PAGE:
Inio Asano has an extraordinary ability for capturing the brutal experiences that are almost universal to the human experience. From the loss of innocence and the exploration of puberty and love in A Girl on the Shore to the heartbreaking complications of a relationship between two people drifting aimlessly through life in Solanin, Asano’s works are often times heartbreakingly honest. Asano’s latest manga, Downfall, tells a somber story of a man who has found himself becoming increasingly dissatisfied with his life and his passions, tackling a subject of melancholy and conflict of identity regularly encountered by creatives.
Downfall follows the life of Kaoru Fukazawa, a manga artist in his mid-to-late 30s who has just finished printing the fifteenth and final volume of his popular manga series Goodbye Sunset. After the series’ completion, Fukazawa finds himself in a spiraling identity crisis, struggling to produce a new manga that will resonate with general audiences, battling the feelings of inadequacy that are fueling the breakdown of his marriage, and discovering that his dream life as a manga artist has left him unfulfilled. As Fukazawa starts focusing on the disconnect between his works and his readers, he begins to drift through life amidst a storm of uncertainty, a romantic interest in a young college student, and disconnection between his creative desires and the expectations of his audience.
The story of Downfall, as mentioned before, is heartbreakingly honest. Fukazawa’s lack of inspiration and dissatisfaction with the current state of his life is something almost everyone has confronted in their life, with these feelings most likely resonating more the older a reader is. While there’s no over-the-top shonen-esque violence in the pages of Downfall, the emotional pain and fear felt by Fukazawa practically radiates off the page (a particularly poignant occurrence throughout the story is Fukazawa’s obsessive checking of social media to see what his fans are saying, both good and bad, as a substitution for real human interaction).
By the end of the manga, Fukazawa’s questions of inadequacy and self-doubt remain unanswered, leaving readers with a thematically similar dissatisfaction and desire for something more emotionally meaningful. In a world of increasing social isolation and expectations, readers will find themselves empathizing with, and maybe even seeing a reflection of themselves in, Fukazawa.
Artistically Downfall is, like many of his past works, incredibly detailed, conferring a sense of haunting loneliness and a loss of identity against a larger world. Shots of buildings or outdoor fields are beautiful and almost photorealistic, while characters are unique, and expressive in their appearances, as seen in the sense of dishevelment conveyed by the long strands of hair that provide a barrier between Asano and the real world.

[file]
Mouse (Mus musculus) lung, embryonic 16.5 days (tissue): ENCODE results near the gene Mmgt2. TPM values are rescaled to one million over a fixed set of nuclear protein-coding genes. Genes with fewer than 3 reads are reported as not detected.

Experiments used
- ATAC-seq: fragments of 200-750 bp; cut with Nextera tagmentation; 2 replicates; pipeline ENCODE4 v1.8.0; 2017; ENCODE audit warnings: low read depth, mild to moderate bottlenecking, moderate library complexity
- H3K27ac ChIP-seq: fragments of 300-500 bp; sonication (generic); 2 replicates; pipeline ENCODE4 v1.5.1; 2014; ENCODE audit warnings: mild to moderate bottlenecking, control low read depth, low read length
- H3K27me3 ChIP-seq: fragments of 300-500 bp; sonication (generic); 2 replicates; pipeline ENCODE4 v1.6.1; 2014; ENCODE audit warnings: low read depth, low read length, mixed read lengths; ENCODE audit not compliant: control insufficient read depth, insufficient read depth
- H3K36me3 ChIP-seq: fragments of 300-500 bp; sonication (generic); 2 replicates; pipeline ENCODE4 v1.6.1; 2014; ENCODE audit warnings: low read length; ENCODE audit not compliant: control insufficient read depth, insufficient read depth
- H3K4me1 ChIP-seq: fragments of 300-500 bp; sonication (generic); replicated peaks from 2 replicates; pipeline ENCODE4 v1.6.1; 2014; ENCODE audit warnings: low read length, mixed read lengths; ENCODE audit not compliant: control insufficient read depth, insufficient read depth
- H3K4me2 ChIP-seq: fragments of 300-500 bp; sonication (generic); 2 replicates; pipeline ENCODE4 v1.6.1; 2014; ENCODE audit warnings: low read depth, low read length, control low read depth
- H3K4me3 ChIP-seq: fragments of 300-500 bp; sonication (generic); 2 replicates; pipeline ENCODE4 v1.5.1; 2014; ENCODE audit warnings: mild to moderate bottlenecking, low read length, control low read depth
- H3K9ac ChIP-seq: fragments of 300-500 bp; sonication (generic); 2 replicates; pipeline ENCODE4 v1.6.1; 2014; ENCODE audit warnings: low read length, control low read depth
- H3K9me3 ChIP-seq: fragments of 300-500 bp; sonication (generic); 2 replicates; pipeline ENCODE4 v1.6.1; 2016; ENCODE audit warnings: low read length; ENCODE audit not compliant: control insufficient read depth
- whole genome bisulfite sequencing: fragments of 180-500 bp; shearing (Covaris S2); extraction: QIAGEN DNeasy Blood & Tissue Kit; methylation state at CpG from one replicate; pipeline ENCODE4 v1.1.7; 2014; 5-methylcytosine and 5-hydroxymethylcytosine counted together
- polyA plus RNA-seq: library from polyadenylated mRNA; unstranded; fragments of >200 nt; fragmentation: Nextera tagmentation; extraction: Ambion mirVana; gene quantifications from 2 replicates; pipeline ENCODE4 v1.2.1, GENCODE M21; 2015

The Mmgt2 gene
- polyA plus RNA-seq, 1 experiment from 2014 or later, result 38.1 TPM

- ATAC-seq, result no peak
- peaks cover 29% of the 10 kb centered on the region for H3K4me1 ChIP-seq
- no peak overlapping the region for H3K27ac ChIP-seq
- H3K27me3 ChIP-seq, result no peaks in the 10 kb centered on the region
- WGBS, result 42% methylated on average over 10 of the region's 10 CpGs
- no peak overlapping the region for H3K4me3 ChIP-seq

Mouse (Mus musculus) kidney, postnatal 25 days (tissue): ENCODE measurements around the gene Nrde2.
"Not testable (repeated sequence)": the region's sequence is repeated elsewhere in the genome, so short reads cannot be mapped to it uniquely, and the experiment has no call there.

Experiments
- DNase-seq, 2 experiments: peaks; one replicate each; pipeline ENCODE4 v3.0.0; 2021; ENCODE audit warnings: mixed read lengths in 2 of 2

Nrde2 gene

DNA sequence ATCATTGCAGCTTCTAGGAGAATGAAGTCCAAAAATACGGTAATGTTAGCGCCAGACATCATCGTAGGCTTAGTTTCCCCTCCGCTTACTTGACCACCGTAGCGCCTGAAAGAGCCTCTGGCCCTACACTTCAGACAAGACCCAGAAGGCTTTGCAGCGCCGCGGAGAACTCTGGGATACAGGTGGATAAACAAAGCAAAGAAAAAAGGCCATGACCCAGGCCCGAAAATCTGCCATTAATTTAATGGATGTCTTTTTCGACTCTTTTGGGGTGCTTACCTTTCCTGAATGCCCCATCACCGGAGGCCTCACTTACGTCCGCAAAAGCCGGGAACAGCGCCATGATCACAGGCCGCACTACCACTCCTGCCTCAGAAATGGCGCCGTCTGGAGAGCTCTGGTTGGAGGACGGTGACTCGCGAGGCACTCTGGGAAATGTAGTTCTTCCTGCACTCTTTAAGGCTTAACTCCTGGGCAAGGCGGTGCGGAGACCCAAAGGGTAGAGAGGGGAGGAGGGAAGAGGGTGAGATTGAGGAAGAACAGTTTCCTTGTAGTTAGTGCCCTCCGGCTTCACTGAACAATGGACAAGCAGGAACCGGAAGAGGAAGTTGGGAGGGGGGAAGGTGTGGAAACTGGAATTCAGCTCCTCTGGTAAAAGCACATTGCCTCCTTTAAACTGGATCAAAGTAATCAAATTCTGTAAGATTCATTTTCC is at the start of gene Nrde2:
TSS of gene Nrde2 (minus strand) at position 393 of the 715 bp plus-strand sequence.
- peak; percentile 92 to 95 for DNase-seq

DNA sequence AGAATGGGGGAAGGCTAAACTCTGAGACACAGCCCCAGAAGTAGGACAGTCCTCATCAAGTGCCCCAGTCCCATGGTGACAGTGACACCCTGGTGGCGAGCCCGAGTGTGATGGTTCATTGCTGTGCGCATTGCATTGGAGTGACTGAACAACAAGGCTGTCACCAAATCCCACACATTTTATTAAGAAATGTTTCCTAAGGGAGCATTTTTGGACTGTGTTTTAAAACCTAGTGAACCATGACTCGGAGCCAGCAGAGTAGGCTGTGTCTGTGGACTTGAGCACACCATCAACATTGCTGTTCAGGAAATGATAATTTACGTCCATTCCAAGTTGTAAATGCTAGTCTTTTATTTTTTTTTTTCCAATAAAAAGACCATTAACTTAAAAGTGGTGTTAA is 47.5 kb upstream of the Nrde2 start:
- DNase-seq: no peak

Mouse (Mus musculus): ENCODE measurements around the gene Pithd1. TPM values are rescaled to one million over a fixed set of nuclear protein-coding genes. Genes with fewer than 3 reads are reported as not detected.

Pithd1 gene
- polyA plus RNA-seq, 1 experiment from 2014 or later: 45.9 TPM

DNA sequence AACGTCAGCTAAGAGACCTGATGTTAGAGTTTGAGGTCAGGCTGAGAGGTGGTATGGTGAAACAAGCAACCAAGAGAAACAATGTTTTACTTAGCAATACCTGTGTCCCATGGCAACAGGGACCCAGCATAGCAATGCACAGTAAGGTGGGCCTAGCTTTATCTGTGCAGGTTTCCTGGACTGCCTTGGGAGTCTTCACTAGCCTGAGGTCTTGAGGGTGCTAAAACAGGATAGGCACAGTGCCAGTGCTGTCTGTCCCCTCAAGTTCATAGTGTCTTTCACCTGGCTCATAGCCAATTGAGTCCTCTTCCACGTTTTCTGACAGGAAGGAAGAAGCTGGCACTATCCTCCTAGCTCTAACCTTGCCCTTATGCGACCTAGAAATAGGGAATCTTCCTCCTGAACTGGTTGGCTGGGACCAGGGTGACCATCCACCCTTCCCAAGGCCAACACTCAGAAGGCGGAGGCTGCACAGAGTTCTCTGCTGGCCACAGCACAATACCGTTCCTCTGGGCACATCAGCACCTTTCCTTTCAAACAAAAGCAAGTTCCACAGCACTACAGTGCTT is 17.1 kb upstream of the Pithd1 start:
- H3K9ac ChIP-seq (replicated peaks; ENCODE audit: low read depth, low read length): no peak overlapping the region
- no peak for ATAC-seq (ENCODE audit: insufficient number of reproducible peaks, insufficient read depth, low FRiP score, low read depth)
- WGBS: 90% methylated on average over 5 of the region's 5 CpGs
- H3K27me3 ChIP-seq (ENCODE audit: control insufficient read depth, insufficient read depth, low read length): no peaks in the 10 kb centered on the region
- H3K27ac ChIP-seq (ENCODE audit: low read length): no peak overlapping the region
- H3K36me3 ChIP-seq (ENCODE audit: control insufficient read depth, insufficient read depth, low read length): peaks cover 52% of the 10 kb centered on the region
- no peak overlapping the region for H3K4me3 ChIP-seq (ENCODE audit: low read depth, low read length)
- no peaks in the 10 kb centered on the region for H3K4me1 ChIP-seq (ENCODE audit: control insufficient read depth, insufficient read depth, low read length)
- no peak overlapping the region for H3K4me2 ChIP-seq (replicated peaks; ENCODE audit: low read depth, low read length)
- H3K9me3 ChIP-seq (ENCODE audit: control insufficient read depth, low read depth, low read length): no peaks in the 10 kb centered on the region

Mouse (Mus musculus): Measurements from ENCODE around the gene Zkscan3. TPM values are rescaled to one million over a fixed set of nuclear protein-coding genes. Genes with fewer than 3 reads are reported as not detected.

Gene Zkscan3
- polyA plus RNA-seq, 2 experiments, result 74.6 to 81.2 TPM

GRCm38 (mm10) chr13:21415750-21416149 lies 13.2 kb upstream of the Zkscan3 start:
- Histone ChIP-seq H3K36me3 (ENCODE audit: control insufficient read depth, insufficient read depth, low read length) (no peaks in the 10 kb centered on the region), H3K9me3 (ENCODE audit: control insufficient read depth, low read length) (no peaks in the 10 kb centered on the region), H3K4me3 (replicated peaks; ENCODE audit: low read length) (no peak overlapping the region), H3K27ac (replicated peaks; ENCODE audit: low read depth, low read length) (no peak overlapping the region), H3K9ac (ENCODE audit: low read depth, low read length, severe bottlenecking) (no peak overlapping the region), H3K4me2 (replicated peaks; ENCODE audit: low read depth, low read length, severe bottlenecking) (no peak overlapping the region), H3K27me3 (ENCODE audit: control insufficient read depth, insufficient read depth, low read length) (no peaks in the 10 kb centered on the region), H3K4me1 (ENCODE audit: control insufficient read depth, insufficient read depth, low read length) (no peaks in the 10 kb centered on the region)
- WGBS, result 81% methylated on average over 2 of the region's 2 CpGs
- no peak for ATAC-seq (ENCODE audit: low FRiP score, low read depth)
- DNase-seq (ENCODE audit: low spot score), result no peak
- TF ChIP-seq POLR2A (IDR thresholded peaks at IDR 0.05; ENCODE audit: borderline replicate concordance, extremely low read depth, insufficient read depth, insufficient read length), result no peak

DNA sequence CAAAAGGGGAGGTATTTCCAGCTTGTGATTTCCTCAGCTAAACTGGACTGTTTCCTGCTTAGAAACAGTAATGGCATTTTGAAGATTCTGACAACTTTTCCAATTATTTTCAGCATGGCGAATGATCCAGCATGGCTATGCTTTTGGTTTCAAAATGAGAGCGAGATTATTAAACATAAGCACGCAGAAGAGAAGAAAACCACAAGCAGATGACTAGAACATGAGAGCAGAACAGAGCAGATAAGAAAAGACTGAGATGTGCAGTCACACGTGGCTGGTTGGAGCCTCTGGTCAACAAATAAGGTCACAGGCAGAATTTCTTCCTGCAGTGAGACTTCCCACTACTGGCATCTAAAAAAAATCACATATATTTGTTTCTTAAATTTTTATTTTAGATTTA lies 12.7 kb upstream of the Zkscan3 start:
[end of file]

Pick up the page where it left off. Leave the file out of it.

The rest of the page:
Noticeably, the artwork in Downfall seems to be ‘darker’ than pages found in earlier works, which reflects the manga’s themes of losing one’s identity and feeling alone in one of the most populous cities in the world.
Asano’s work has always stood as a shining example of the versatility of stories that can be told through manga, and Downfall is no exception. The story, while tense and depressing, captures the feelings of aimlessness and negative comparisons of our lives against our peers that’s becoming increasingly widespread in modern societies, regardless of location. While some may feel that the lack of any concrete resolution to several plot lines presents a disappointing ending to the story, others may recognize the thematic impact and importance of the lack of resolutions in relation to Fukazawa’s emotions.
Regardless of one’s stance on the ending, almost every reader will walk away from Downfall asking themselves the same uncomfortable question: Just how much of Downfall is an autobiographical expression of Asano’s own experiences and true feelings towards the medium? Readers may never get a direct answer as to whether the story is strictly Fukazawa’s or inspired by Asano’s life, but Downfall is a must-read tale that offers a glimpse into the mind of a man who’s unsure of his legacy, his future, and whether he made the right decisions in life in a manga that will undoubtedly hit emotionally close to home for many readers.
A review copy of this manga was provided by VIZ Media.
- An uncomfortably relatable story of loneliness and doubt
- Beautiful and moody artwork further drive home the story's themes
- Some readers may be put off by the lack of resolutions to certain plot points